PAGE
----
According to ABC News, at least 90 people have been confirmed to be victims of identity theft over the last several months in the area. Chandler police are now investigating an East Valley identity theft ring. The investigation reportedly began in December 2010, when people reported that there purses were stolen from their vehicles in daycare parking lots and city parks throughout Chandler. Within days, the Chandler theft victims apparently noticed inconsistencies with their checking accounts and credit cards accounts.

Arizona Donut Owner Tong-Seng Luy Facing Criminal Charges

Tong-Seng Luy, the owner of a Yuma doughnut shop, has been indicted by a federal grand jury for failing to pay overtime wages to some of his employees, according to The Yuma Sun. A business owner will not typically face criminal charges after failing to pay wages, but in this case Luy has been accused of falsely reporting to the U.S. Department of Labor that all of his employees had been paid the total amount of back wages that were agreed upon.

Luy allegedly promised to pay $27,000 in back wages to eight employees, but then withheld the money over a two-year period. Now, the owner of Arizona Donut faces 10 counts of concealment by trick, making false statements to the U.S. Department of Labor and willful failure to pay overtime.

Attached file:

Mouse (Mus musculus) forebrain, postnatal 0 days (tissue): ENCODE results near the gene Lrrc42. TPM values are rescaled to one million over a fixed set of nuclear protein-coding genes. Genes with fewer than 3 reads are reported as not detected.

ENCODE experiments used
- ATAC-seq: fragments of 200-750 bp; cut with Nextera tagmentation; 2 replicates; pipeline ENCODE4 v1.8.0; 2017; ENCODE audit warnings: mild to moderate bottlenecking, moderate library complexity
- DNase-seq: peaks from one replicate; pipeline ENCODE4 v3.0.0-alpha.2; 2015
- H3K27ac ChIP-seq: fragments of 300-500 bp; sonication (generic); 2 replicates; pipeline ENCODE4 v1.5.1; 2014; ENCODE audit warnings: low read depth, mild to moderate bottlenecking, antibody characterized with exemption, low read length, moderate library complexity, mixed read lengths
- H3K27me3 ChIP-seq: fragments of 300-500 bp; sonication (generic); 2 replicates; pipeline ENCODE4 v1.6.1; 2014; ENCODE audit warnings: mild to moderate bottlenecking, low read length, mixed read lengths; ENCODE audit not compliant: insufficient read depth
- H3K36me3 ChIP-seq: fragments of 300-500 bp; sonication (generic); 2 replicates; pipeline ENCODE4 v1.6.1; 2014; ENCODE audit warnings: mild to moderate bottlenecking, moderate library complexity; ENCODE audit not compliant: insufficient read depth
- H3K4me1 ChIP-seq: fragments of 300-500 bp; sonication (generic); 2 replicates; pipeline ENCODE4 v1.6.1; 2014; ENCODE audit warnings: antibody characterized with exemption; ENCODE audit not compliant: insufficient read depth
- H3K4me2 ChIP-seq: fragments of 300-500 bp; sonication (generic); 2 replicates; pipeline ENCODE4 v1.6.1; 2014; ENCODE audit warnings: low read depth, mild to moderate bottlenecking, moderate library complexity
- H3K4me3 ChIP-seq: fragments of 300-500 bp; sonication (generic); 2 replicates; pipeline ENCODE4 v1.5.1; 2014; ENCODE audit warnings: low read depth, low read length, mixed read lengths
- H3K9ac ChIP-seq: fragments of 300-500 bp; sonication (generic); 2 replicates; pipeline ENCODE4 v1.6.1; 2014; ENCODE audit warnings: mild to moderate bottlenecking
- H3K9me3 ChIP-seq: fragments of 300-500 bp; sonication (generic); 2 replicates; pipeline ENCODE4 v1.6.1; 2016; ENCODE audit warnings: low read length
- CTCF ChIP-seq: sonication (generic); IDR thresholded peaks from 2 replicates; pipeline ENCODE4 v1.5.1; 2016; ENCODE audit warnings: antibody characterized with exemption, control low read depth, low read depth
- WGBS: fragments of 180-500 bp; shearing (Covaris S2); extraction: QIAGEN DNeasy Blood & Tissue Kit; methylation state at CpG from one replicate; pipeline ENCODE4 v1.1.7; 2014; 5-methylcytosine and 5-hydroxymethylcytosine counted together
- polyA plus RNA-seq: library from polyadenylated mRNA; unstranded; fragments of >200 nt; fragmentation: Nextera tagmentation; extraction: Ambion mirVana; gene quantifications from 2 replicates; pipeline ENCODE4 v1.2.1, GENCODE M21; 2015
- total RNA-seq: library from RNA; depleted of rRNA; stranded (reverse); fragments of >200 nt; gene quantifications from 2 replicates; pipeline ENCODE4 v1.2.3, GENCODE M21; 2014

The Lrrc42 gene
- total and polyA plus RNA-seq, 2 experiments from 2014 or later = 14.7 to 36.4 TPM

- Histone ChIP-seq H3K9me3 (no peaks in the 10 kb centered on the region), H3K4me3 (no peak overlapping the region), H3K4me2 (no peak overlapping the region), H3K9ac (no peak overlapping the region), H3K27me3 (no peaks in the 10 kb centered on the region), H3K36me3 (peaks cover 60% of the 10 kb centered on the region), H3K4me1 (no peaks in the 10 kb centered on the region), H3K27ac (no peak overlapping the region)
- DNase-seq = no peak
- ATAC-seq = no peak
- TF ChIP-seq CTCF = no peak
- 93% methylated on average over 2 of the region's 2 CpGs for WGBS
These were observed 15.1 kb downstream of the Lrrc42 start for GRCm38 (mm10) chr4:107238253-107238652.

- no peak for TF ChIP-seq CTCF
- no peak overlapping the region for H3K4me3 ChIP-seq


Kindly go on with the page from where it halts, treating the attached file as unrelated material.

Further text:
John Kromko Sentenced to Probation in Forgery Case

Perhaps former representative John Kromko should have never been able to run for office in the 2008 election. The man who once served in the Arizona House of Representatives from 1976 to 1990 admitted that he forged 29 names on a petition that may have qualified him to run for the House seat in 2008. Now at the age of 70, The Arizona Daily Star reports that Kromko will not be able to run for public office for at least five years because of the plea agreement that was made in the case.

Kromko initially faced several felony charges over the incident, which included identity theft, forgery and fraud. Yet a plea agreement allowed the politician to plead guilty to just one misdemeanor count of forgery and one felony count of fraud. The fraud conviction will be knocked down to a misdemeanor conviction upon the completion of probation.

Maribeth Kona Arrested for Using Counterfeit Money at Garage Sale

It is certainly more difficult to get away with using counterfeit money these days compared to several decades ago. Yet people across the state of Arizona will still occasionally use invalid bills to make a purchase.

The Arizona Republic reports that Mesa police officers recently arrested 56-year-old Maribeth Kona after she allegedly used counterfeit bills to pay for items at local garage sales. The fake bills apparently did not contain the security features of a genuine bill, such as a security strip, watermark or security threads.

CPA and Attorney Sentenced to Prison for Tax Fraud

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FOX News reports that Steven W. Allen used to work as a Mesa attorney, but was convicted of tax fraud and will now spend almost four years in prison for the offense. Prosecutors said that Steven Allen helped his clients evade their taxes by promoting and selling a fraudulent scheme that involved setting up bogus foreign trusts to hide his clients' income.